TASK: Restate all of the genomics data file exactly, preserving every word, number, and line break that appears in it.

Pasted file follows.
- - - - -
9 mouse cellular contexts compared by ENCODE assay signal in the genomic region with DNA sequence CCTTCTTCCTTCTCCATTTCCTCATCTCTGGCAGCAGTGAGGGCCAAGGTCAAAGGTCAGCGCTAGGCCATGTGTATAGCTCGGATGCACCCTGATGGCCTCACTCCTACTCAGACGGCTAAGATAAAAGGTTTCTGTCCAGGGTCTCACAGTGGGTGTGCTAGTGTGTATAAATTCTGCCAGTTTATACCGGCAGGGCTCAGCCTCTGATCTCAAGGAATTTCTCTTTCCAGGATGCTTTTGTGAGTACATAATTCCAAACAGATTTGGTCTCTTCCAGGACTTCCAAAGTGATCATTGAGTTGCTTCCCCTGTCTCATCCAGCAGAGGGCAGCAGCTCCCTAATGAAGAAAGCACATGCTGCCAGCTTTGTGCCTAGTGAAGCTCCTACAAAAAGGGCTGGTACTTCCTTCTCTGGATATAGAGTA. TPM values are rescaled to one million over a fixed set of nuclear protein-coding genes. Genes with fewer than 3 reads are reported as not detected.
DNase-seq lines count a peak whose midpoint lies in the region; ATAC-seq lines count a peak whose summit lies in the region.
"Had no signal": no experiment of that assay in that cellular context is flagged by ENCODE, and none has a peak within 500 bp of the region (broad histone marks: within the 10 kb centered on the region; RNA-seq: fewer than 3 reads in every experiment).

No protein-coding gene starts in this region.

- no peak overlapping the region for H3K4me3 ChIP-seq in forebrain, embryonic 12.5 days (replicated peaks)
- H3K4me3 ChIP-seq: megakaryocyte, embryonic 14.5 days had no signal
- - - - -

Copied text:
9 mouse cellular contexts compared by ENCODE assay signal in the genomic region with DNA sequence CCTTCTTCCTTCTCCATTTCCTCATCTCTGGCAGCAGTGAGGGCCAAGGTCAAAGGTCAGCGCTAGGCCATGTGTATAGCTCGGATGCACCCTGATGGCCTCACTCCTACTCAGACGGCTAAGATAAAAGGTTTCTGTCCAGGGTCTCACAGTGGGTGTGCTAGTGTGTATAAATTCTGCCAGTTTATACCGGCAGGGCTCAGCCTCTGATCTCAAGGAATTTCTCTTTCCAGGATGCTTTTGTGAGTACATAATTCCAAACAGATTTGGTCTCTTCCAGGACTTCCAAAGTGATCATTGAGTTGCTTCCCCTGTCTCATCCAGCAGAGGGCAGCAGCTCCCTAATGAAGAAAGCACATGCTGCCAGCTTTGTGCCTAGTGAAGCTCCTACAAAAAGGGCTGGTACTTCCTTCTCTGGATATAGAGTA. TPM values are rescaled to one million over a fixed set of nuclear protein-coding genes. Genes with fewer than 3 reads are reported as not detected.
DNase-seq lines count a peak whose midpoint lies in the region; ATAC-seq lines count a peak whose summit lies in the region.
"Had no signal": no experiment of that assay in that cellular context is flagged by ENCODE, and none has a peak within 500 bp of the region (broad histone marks: within the 10 kb centered on the region; RNA-seq: fewer than 3 reads in every experiment).

No protein-coding gene starts in this region.

- no peak overlapping the region for H3K4me3 ChIP-seq in forebrain, embryonic 12.5 days (replicated peaks)
- H3K4me3 ChIP-seq: megakaryocyte, embryonic 14.5 days had no signal